Geriatric

    Geriatric patients in clinical trials experienced a higher incidence of adverse reactions related to reduced intravascular volume (e.g., hypotension, postural dizziness, orthostatic hypotension, syncope, and dehydration), particularly with the 300 mg/day dose, compared to younger adult patients; older adults 75 years of age and older had the highest incidence of these events. In addition, smaller reductions in A1C with canagliflozin relative to placebo were seen in older adults over 65 years of age (-0.61% with canagliflozin 100 mg and -0.74% with canagliflozin 300 mg) compared to younger adult patients (-0.72% with canagliflozin 100 mg and -0.87% with canagliflozin 300 mg). Before initiating canagliflozin, assess renal function and volume status; correct pre-existing hypovolemia. The federal Omnibus Budget Reconciliation Act (OBRA) regulates medication use in residents of long-term care facilities (LTCFs). According to OBRA, the use of antidiabetic medications should include monitoring (e.g., periodic blood glucose) for effectiveness based on desired goals for that individual and to identify complications of treatment such as hypoglycemia or impaired renal function.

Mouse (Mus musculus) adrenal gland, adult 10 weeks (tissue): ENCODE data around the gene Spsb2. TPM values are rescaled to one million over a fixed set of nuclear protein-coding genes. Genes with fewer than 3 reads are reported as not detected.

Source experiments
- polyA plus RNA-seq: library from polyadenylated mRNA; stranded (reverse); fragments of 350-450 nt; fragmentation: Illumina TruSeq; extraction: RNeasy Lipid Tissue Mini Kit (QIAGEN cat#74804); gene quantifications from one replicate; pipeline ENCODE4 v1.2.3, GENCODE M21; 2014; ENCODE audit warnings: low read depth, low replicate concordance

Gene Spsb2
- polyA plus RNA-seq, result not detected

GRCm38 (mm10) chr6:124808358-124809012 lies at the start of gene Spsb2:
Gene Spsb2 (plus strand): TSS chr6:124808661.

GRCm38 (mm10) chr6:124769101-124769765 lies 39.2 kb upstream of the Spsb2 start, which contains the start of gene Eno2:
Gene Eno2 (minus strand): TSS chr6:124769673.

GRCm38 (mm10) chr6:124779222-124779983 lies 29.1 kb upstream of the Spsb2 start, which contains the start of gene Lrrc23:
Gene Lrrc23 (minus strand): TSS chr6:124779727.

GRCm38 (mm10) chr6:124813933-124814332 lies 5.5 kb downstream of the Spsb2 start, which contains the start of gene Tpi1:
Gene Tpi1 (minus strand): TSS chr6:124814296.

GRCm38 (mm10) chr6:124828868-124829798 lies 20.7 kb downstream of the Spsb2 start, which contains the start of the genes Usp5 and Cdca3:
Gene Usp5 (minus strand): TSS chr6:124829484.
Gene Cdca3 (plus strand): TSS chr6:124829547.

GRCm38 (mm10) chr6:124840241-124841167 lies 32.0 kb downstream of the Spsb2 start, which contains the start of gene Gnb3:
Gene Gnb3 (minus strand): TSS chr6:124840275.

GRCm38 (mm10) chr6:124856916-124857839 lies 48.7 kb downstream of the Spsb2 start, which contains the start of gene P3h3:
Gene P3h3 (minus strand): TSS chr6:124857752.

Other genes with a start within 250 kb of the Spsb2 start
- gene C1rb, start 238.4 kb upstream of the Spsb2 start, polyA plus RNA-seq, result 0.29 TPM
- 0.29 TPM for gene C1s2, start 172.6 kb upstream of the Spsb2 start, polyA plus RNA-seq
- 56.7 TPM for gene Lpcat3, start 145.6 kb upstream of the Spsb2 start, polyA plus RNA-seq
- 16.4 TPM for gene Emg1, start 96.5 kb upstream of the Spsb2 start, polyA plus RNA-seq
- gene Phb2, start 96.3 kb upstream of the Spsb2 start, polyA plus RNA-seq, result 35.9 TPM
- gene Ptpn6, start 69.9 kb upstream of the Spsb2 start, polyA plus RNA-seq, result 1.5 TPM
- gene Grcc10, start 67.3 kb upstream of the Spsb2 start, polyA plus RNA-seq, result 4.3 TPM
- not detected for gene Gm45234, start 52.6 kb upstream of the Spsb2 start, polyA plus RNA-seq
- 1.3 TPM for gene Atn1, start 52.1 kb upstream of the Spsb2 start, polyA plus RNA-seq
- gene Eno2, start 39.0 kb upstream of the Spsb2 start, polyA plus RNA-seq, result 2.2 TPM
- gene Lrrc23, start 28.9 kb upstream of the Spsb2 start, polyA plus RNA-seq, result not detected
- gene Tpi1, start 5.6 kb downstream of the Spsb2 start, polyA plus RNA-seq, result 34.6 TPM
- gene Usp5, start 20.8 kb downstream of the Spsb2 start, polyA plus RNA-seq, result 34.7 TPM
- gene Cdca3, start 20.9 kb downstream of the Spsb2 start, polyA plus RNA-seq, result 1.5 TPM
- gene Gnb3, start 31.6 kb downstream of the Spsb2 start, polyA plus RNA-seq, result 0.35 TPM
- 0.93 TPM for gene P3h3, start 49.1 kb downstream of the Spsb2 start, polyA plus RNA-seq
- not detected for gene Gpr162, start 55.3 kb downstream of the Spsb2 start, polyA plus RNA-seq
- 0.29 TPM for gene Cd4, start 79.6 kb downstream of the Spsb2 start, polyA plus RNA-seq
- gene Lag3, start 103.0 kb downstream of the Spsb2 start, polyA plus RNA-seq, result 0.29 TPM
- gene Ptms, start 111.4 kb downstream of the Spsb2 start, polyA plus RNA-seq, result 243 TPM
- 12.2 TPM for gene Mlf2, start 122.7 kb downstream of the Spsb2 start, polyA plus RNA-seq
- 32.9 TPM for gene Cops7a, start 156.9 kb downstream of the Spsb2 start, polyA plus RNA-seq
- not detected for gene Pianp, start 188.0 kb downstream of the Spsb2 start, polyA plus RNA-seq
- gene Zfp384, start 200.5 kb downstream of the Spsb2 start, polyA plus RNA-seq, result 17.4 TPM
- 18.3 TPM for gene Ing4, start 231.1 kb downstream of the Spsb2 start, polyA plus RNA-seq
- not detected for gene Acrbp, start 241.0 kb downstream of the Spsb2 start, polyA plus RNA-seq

Pregnancy

    Based on animal data showing adverse renal effects, canagliflozin is not recommended during the second and third trimesters of pregnancy. Limited data with canagliflozin in pregnant women are not sufficient to determine a drug-associated risk for major birth defects or miscarriage. In animal studies, irreversible adverse renal pelvic and tubule dilations were observed when canagliflozin was administered at the lowest exposure of 0.5 times the 300 mg clinical human dose, based on AUC (exposure). During pregnancy, consider appropriate alternative therapies, especially during the second and third trimesters when the potential risks to human kidney development are of greatest concern.[53972] Poorly controlled diabetes in pregnancy increases the maternal risk for diabetic ketoacidosis, pre-eclampsia, spontaneous abortions, preterm delivery, stillbirth, and delivery complications. Poorly controlled diabetes increases the fetal risk for major birth defects, stillbirth, and macrosomia related morbidity. The American College of Obstetricians and Gynecologists (ACOG) and the American Diabetes Association (ADA) continue to recommend human insulin as the standard of care in women with diabetes or gestational diabetes mellitus (GDM) requiring medical therapy; insulin does not cross the placenta.[60607] [62358]